Again, while it addresses the same general topic, this version obscures the reference to Hebrews 12, and simply allows that our path may be filled with sorrow and pain. The idea of God’s mercy sending us sorrow, toil and woe sounds a bit odd. In fact, usually when the Bible talks about God’s mercy, it is usually in the lessening and/or removal of sorrow, toil and woe. And while God’s mercy and love are intertwined (thus bringing us back to Hebrews 12), I might suggest that God’s mercy sends us these things by a lessening of what we might otherwise deserve were it not for that mercy. This calls to mind the story of Job, wherein God restricted what Satan could do.
Grant that I may never
Fail Thy hand to see;
People generally have one of two responses to sorrow in this life. For many, the response is despair and a wondering of where God is in our sorrow. The question of why God allows suffering is one that has been debated for millennia. James 1 provides one answer. Another answer is in John 9, that through the relief of suffering (such as a man born blind receiving his sight), God may be glorified.
One of the reasons why people react that way to suffering is because we don’t see the full picture, and particularly God’s hand in our suffering (or the relative lack thereof). Consider God’s servant, Job. This is one of the rare glimpses we get into both sides of the story. On one hand, we see the human perspective, with Job losing everything except his life; his friends are accusing him of wickedness, and Job just doesn’t understand what is going on. But on the other hand, we are allowed to see also the heavenly perspective, where both of the times that Satan afflicts Job, (1) God has allowed it, and (2) God has limited it. Thus, what Job doesn’t see is all the things that might have happened had God not restrained Satan from the outset.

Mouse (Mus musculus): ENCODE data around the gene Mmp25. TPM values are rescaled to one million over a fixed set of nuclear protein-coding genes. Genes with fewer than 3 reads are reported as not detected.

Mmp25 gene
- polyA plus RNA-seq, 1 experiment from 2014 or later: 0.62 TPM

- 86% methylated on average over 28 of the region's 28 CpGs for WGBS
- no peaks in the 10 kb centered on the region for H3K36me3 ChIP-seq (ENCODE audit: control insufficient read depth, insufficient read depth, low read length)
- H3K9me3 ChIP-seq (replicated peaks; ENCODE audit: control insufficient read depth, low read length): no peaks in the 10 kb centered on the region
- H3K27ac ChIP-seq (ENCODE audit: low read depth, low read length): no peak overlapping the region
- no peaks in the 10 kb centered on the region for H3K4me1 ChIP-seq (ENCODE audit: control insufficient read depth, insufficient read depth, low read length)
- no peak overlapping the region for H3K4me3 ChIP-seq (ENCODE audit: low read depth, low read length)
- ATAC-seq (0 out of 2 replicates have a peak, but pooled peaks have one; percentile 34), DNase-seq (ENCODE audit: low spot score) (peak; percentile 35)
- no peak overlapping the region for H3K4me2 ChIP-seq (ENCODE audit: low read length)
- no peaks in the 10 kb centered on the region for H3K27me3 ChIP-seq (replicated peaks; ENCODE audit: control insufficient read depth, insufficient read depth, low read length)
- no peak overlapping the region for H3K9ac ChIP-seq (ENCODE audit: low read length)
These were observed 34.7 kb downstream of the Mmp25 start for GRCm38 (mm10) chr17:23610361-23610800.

The same is true of our suffering and trials. We have the assurance of 1 Corinthians 10.13, that God will not allow us to be tempted beyond what we are able to bear. Do we really appreciate that verse? All we ever see are the trials and temptations that do enter our lives. What about the ones that God has stopped? What about the ones that God, in His mercy, has not allowed Satan to put in our path. How many times has God interceded on our behalf in this? He ensures that the temptations we face are not guaranteed losses, but opportunities to win and grow.
The other response to sorrow—the one we need to have and the one suggested by these lyrics—is to focus on how God helps us and strengthens us through such difficult times and always to understand that God is active in His creation.
Grant that I may ever
Cast my care on Thee.
And because we understand that God is active in stopping temptation and in giving us strength to endure, we ought to have the faith to cast our cares on Him (1 Pet 5.7). We do not do this enough. We try to “go it alone” and “do it ourselves”; that’s not the way God intended for it to work. He cares for us. He loves us. He wants us to succeed. Do we love Him and trust Him enough to give Him all our cares?
Each of these versions reflects on a different aspect of daily trial. One is our resolve to faithfully endure suffering in life; the other is our realization that God is in our lives and working for our good. While I tend to prefer Montgomery’s original, either is worthy for our consideration and use.